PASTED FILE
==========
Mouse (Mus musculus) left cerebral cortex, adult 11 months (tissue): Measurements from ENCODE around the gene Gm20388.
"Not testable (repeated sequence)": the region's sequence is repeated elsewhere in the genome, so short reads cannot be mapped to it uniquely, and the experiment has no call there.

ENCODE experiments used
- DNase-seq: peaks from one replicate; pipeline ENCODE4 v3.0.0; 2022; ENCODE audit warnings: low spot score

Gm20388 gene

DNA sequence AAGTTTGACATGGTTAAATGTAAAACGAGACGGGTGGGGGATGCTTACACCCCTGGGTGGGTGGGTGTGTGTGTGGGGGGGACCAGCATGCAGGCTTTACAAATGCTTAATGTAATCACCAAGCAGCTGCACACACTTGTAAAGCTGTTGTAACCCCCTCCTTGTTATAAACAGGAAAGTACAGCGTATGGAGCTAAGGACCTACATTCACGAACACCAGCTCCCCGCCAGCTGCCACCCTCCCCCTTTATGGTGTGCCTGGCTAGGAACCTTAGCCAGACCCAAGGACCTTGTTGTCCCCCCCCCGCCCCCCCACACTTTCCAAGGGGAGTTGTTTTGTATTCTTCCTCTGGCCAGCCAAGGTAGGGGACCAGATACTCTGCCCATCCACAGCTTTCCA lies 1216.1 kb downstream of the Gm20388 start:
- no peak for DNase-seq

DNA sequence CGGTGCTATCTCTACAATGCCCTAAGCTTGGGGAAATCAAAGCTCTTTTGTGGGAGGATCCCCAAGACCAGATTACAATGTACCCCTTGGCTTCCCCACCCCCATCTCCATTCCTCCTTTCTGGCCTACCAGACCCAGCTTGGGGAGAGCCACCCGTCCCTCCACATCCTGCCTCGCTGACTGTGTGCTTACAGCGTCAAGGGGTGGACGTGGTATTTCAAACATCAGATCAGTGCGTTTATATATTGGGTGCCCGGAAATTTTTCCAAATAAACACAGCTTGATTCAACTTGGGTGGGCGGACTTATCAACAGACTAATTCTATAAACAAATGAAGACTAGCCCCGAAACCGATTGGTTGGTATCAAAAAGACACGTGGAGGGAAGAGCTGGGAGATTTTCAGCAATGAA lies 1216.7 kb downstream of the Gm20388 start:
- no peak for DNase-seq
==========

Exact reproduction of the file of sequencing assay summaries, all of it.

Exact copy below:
Mouse (Mus musculus) left cerebral cortex, adult 11 months (tissue): Measurements from ENCODE around the gene Gm20388.
"Not testable (repeated sequence)": the region's sequence is repeated elsewhere in the genome, so short reads cannot be mapped to it uniquely, and the experiment has no call there.

ENCODE experiments used
- DNase-seq: peaks from one replicate; pipeline ENCODE4 v3.0.0; 2022; ENCODE audit warnings: low spot score

Gm20388 gene

DNA sequence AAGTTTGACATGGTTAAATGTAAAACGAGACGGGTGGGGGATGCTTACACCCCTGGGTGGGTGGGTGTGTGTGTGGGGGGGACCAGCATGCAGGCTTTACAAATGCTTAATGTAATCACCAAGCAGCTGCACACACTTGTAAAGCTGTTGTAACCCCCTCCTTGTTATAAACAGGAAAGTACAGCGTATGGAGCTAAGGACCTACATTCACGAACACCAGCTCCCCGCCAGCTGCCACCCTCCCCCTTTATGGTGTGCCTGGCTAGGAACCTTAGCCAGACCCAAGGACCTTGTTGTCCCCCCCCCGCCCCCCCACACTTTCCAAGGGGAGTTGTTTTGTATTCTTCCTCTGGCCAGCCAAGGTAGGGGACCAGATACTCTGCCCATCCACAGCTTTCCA lies 1216.1 kb downstream of the Gm20388 start:
- no peak for DNase-seq

DNA sequence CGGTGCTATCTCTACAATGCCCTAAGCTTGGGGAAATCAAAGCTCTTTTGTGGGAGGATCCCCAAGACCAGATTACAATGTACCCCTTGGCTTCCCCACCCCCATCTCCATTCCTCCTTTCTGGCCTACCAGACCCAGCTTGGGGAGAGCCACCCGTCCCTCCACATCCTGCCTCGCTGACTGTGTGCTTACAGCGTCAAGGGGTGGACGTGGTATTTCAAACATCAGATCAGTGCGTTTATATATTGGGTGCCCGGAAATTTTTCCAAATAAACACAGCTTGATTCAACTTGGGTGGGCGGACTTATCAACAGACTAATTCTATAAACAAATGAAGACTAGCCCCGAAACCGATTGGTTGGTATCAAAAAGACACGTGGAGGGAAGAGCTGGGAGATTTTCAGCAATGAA lies 1216.7 kb downstream of the Gm20388 start:
- no peak for DNase-seq